Posts from ‘CCNA’


Tomorrow, March 15th, we will air our March 2018 Networking Technologies Live Session with Keith Bogart. This course is designed for those with absolutely no knowledge of computer networks, but who would like to learn more and possibly head down a career path working on computer networks.


    March 16, 2018 10 am PST/ 1 pm EST

    Instructor Info:
    This Course is taught by Keith Bogart, CCIE #4923. Keith started his networking career as customer service representative at Cisco Systems in 1996. His desire to learn more soon led him to a position as a Cisco Technical Assistance Center (TAC) engineer on the “Dial-Access” team, and within six months he had obtained his Dial-ISP CCIE. He later became a network consulting engineer and obtained his CCNA certification while teaching the technologies to Cisco employees during his lunch breaks. Keith was the first instructor on Cisco’s TAC Training team, where he taught a wide range of internetworking topics and later developed and taught other courses such as routing protocols, LAN switching, MPLS, 802.1x, and CCNA. After almost 17 years with Cisco, Keith joined a small startup and focused on 802.11 Wi-Fi technologies, during which time he obtained his CWNA certification. He is now very happy to be working with INE as an instructor for Routing & Switching.

    Who Should Watch:
    Anyone with little to no knowledge about the IT and networking industry that would like to learn more.

    Why You Should Watch:
    This live session will allow you to find out more about what a computer network is, what types of things it can be used for, and what types of careers are available for those who want to design, install, monitor, and troubleshoot networks by asking questions, and discussing these topics with an industry expert.

Don’t forget to watch Keith Bogart’s live CCNA/CCNP Q&A session TODAY at 1pm!


During this live Q&A Keith bogart will answer all of your questions about the Cisco CCNA and CCNP Routing and Switching exams. Check back at 1 pm (EST) to get all of your questions answered by an industry expert.


Watch our March 2018 CCNA Kickoff Session with Keith Bogart TOMORROW at 1:30 PM EST.


This kickoff session for those who are interested in, or have started to study for the CCNA certification. In this free session, we will cover common trouble areas that most people experience when getting started with their certification. Topics include: how to approach making a study schedule, strategies for not becoming overwhelmed during the study process, deciding whether to take one test or two to get your CCNA, what to expect when you walk into the testing center, which topics to study and how in depth, and what study tools can be useful. Keith will also discuss the testing experience and the CCNA Certification test format.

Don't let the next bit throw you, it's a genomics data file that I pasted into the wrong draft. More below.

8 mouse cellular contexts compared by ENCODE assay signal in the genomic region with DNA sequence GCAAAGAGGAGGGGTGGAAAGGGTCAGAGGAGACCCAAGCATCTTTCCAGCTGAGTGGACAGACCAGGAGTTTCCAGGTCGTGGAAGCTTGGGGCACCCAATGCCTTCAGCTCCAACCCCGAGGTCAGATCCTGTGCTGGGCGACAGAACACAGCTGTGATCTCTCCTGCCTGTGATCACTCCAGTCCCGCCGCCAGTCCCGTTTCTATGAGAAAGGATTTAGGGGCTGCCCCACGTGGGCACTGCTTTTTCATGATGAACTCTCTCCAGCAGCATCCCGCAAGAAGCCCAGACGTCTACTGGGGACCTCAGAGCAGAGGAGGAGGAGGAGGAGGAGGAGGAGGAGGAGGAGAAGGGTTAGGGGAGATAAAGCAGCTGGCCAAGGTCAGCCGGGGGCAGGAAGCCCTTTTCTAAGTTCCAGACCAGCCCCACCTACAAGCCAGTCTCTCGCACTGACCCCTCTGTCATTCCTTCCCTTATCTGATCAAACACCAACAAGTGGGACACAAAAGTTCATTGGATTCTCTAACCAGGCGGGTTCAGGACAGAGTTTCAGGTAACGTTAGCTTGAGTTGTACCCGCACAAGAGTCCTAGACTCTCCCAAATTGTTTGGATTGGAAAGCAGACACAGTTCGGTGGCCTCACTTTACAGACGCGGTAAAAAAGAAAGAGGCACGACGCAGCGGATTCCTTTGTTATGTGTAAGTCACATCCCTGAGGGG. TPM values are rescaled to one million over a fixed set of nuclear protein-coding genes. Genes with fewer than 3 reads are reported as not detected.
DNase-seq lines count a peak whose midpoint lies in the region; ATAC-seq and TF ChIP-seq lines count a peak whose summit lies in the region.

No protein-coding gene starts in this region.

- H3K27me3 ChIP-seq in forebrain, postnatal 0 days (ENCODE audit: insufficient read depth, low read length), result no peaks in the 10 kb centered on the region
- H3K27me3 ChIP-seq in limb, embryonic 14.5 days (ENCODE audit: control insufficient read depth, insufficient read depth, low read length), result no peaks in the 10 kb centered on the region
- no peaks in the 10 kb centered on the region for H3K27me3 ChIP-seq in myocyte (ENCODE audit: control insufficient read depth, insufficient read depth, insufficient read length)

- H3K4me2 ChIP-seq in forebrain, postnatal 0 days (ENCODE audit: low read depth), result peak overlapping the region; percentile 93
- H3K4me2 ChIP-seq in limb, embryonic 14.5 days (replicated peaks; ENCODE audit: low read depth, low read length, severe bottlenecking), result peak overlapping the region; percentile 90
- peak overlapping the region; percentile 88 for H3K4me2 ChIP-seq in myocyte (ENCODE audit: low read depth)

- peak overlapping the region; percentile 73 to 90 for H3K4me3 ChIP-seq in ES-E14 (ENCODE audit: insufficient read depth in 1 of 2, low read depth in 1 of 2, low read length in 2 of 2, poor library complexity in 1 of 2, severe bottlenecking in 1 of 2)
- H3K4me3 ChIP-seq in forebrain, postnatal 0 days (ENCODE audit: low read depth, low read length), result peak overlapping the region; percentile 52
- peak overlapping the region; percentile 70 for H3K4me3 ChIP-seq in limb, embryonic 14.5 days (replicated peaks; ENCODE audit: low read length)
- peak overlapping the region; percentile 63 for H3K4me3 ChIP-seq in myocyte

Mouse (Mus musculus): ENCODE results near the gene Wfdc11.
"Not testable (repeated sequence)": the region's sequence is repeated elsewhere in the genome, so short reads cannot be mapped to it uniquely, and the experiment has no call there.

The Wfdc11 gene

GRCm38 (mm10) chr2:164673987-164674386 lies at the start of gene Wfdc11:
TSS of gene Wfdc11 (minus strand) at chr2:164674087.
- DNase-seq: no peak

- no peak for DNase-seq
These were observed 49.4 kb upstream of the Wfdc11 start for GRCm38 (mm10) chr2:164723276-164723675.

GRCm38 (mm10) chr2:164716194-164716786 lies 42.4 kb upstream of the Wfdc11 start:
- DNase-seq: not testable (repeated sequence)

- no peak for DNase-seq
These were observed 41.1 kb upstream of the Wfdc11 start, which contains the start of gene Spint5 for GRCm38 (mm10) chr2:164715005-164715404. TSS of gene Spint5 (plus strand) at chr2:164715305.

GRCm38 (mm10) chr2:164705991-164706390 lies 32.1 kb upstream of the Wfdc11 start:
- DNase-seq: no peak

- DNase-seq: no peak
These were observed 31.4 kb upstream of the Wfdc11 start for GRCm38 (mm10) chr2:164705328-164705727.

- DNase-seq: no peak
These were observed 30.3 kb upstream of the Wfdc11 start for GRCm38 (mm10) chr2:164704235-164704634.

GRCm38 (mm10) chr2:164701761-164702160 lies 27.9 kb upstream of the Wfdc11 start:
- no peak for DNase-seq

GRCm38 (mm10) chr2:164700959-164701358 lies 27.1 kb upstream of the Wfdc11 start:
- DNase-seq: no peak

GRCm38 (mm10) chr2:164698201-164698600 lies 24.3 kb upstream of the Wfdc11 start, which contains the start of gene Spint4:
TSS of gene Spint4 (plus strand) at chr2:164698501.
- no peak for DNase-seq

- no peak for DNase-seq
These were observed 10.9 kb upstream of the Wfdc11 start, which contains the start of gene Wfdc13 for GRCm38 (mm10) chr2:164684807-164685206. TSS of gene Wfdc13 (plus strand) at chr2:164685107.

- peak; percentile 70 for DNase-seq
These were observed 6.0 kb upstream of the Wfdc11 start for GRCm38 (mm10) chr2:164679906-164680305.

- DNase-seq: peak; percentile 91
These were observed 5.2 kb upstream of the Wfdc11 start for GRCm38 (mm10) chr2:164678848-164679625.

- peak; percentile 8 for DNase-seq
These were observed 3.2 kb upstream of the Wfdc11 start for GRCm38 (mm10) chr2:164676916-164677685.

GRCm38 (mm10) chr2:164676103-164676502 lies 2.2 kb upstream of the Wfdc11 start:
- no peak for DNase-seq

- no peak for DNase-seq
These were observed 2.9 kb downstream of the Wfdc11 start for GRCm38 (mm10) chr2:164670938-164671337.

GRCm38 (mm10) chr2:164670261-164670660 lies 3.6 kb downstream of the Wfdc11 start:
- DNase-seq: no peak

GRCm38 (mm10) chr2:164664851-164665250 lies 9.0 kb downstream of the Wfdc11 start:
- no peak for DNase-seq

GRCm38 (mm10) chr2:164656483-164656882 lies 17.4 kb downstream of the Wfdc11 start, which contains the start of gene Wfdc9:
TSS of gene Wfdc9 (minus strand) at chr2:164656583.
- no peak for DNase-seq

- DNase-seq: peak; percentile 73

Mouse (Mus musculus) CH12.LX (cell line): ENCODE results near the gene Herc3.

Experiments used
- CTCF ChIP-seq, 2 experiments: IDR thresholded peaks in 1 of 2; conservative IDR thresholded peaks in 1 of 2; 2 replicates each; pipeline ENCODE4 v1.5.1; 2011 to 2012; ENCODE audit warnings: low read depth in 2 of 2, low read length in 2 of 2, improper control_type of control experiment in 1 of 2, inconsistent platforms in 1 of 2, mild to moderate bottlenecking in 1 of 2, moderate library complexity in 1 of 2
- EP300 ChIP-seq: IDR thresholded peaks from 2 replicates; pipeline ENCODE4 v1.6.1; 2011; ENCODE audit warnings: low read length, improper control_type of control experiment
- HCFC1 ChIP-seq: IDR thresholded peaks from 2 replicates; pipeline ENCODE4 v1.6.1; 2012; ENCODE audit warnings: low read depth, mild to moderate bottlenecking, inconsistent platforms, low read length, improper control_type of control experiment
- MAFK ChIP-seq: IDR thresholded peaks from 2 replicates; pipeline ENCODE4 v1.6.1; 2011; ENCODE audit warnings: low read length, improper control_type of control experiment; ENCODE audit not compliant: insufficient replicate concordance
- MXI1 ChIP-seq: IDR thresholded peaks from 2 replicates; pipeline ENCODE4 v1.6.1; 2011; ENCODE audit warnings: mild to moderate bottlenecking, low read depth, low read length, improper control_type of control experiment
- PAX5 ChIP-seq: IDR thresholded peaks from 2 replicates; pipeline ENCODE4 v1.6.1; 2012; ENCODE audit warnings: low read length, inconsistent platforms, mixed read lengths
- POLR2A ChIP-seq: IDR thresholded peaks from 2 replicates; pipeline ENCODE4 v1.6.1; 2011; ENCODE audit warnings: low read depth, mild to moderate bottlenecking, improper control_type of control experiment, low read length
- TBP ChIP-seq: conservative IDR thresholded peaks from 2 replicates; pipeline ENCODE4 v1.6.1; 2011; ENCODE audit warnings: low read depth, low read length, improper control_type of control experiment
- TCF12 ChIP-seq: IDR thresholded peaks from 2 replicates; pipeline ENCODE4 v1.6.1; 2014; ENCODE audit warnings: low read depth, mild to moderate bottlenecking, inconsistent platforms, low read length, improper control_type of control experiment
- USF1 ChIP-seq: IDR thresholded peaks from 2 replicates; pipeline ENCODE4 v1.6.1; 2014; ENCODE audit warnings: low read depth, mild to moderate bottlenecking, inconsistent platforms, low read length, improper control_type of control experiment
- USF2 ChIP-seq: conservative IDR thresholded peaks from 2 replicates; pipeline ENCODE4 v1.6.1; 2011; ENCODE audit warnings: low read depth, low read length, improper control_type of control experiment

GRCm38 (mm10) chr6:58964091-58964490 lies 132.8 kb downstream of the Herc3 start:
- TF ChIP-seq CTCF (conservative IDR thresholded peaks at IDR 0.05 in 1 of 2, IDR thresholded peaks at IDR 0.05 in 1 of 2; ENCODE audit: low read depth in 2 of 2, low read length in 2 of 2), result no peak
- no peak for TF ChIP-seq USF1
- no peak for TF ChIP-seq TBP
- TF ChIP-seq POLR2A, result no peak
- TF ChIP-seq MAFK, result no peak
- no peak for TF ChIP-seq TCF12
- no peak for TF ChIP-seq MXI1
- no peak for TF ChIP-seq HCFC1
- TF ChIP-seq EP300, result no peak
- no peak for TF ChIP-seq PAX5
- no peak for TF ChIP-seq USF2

When: March 7th at 10:30 am PST/ 1:30 pm EST

Estimated Length: 3 hours

Instructor: Keith Bogart CCIE #4923

Cost: FREE


Presented by INE instructor Keith Bogart (CCIE #4923), this free 60 minute session is an open forum for anyone seeking information regarding the Cisco CCNA or CCNP Routing & Switching exam and related technologies. Ask questions live with an experienced industry expert!


When: February 9th at 10 am (PST)/1 pm (EST)

Who Should Watch: Anyone with questions about earning their associate or professional level Cisco certification

Instructor: Keith Bogart CCIE #4923


Tune into our live CCNA Kickoff session to get advice from a seasoned professional on what to expect during the CCNA Certification exam, and how to pass the first time.

When: February 1st at 10 am PST/ 1 pm EST

Estimated Length: 3 hours

Instructor: Keith Bogart CCIE #4923

Cost: FREE

Who Should Watch:
This webinar is for anyone and everyone! Since this webinar is geared towards those who are just starting out on their journey towards CCNA certification, no prior knowledge is needed in order to participate, just an interest in earning your CCNA.

What We’ll Discuss:
We will cover common trouble areas that most people experience when getting started with their CCNA certification, such as how to approach making a study schedule and strategies for not becoming overwhelmed by the sheer quantity of topics to be learned. We will also discuss the testing experience and the CCNA Certification test format. Topics include: Deciding whether to take one test or two to get your CCNA, What to expect when you walk into the testing center, which topics to study and how in depth, and what study tools can be useful. Last, Keith will talk about his own experience taking the CCNA exam and offer advice based off of his own personal observations.